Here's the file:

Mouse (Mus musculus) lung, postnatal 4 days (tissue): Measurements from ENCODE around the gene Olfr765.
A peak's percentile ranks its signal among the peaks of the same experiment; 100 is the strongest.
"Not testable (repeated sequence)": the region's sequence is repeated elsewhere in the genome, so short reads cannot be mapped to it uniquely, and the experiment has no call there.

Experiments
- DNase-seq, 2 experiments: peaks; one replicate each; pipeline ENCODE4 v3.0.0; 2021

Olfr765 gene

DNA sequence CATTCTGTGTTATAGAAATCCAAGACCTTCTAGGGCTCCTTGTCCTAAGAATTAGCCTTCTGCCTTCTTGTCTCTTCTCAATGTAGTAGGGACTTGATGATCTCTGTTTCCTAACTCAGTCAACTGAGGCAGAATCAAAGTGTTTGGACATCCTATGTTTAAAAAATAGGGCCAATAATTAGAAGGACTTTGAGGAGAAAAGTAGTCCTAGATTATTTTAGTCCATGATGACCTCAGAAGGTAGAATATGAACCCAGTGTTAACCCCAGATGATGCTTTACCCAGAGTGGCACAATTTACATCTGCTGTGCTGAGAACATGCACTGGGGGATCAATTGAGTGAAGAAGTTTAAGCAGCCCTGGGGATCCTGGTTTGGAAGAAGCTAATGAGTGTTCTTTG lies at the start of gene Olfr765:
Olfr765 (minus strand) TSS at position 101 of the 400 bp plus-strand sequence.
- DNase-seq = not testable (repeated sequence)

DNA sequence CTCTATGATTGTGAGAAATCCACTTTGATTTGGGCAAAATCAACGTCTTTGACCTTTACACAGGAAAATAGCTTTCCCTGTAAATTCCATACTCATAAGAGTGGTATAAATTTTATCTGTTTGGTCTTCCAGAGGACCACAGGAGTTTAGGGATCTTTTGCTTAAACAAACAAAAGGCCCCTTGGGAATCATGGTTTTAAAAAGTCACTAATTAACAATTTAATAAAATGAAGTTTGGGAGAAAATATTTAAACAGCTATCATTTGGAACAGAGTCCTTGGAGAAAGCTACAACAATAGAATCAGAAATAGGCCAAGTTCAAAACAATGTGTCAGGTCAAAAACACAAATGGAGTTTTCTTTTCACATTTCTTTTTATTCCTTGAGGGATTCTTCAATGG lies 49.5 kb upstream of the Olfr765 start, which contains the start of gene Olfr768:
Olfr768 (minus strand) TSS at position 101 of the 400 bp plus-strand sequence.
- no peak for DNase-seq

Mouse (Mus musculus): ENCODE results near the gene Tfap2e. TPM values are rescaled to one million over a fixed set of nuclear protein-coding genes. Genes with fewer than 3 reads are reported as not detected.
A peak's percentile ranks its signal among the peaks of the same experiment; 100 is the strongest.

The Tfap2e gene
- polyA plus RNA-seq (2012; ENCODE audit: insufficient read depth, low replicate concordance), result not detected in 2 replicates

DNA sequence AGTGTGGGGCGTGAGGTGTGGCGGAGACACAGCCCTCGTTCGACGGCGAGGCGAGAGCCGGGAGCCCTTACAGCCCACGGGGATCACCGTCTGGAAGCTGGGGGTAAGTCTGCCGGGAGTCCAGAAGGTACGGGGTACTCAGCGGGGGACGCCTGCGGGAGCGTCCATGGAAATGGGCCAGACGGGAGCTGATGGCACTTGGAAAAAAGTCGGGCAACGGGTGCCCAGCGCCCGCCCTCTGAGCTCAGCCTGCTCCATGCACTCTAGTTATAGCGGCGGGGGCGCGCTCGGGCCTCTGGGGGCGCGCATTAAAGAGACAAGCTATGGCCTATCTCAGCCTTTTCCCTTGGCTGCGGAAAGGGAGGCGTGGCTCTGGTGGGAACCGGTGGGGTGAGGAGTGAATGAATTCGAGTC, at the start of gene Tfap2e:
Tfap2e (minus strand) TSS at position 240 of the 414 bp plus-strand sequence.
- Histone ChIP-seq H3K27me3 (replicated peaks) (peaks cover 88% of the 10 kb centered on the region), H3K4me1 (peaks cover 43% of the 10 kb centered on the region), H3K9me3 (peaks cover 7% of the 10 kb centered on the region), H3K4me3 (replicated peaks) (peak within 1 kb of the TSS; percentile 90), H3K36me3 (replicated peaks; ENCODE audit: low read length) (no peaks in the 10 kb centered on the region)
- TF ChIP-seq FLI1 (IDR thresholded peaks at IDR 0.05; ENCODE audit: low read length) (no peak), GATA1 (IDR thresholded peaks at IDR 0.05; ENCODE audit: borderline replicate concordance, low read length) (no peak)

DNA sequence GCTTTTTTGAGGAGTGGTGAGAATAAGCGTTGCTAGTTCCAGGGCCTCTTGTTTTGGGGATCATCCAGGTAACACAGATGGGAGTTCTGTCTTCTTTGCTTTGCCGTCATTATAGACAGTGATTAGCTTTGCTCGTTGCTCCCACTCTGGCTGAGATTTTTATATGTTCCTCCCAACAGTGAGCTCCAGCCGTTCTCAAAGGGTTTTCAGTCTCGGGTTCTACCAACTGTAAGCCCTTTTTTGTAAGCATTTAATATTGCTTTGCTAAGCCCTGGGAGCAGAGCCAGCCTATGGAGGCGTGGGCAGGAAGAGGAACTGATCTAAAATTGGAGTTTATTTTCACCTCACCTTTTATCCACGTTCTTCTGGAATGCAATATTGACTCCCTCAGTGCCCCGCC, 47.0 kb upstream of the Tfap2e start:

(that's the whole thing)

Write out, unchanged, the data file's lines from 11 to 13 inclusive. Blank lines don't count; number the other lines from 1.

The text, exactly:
Olfr768 (minus strand) TSS at position 101 of the 400 bp plus-strand sequence.
- no peak for DNase-seq

Mouse (Mus musculus): ENCODE results near the gene Tfap2e. TPM values are rescaled to one million over a fixed set of nuclear protein-coding genes. Genes with fewer than 3 reads are reported as not detected.